Chronic Issues

Discussion in 'Trumpet Discussion' started by Postie300, Aug 4, 2010.

  1. Postie300

    Postie300 New Friend

    Aug 4, 2010
    Hello, I'm pretty new to the site and I thought the community would be supportive enough to give me some solid advice.

    I'm a Junior in High School who has been playing since the 5th grade. I've been involved in my school's concert an marching band for several years and I'm long overdue to seek someone's opinions on the issues I have. Ever since I began playing the trumpet I've had the obvious and unsurprising issue of too much mouthpiece pressure. I've never had a decent embouchure because when higher register notes were introduced to me I had no idea how to hit them other that putting more pressure on my mouth. The sides of my mouth have never been tired, just a sore, red, and swollen upper lip. Now I'm 16 and have readily scarred my top lip every time I go to a marching band rehearsal or band camp. I can't hit much over a high A, and that's on a good day. I have no clue whether or not I have breathed from the diaphragm properly because I've always relied on the crutch of pressure.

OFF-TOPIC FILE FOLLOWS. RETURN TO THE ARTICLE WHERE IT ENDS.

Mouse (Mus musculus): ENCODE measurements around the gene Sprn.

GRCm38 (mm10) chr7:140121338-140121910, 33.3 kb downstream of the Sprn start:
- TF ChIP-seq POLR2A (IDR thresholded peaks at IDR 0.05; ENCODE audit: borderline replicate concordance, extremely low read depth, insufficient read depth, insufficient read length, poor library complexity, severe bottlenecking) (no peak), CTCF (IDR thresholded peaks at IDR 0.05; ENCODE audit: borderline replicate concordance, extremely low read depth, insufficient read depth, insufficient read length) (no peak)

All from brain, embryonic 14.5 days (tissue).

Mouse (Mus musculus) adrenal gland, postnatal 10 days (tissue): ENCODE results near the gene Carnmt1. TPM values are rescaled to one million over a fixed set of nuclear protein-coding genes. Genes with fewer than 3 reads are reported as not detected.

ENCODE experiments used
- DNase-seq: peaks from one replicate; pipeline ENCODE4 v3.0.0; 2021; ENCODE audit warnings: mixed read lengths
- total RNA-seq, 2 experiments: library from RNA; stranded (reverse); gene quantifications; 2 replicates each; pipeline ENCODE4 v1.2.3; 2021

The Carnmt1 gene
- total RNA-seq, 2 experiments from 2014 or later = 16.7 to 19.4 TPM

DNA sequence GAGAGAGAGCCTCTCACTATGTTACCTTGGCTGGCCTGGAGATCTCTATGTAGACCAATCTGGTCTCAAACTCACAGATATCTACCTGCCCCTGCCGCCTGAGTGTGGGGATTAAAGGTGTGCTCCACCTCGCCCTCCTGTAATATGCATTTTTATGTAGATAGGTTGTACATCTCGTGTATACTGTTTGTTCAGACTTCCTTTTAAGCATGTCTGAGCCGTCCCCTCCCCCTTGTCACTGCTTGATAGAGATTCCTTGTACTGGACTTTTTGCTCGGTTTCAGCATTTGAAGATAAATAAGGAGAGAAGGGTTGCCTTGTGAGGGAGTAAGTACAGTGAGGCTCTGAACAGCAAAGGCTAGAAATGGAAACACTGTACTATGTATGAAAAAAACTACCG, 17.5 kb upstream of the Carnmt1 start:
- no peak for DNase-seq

I know I need private lessons to revert back to a safe way of playing, but what can I do in the immediate future to survive band camp with out permanently damaging my mouth.
  2. mchs3d

    mchs3d Mezzo Forte User

    Sep 30, 2005
    Provo, UT
    Well, first off, let me welcome you to TM. As you might have gathered, this is a great resource for people who are into the trumpet.

    As far as mouthpiece pressure goes, it is always the result of some underlying fundamental issue. It probably has to do with breathing and embouchure in your case, although no one on here can tell you for sure. Breathing isn't "from" the diaphragm. When I breath, I think "Hoo" on the intake and "ooh" on the out breath. But yeah, mainly you need a private teacher who can help. I don't believe there are any quick fixes to an issue that you have had for 6 or 7 years.
  3. AKtrumpet

    AKtrumpet Piano User

    Jun 4, 2010
    There isnt really anything immediate you can do... not that I can think of.
    It takes time and practice (the right way) to get rid of bad habis.

    Do a search on pressure in this website, I'm sure your question has been answered before. You can also look up Maynard Ferguson's ideas about pressure on Youtube. Type in Maynard Ferguson Clinic.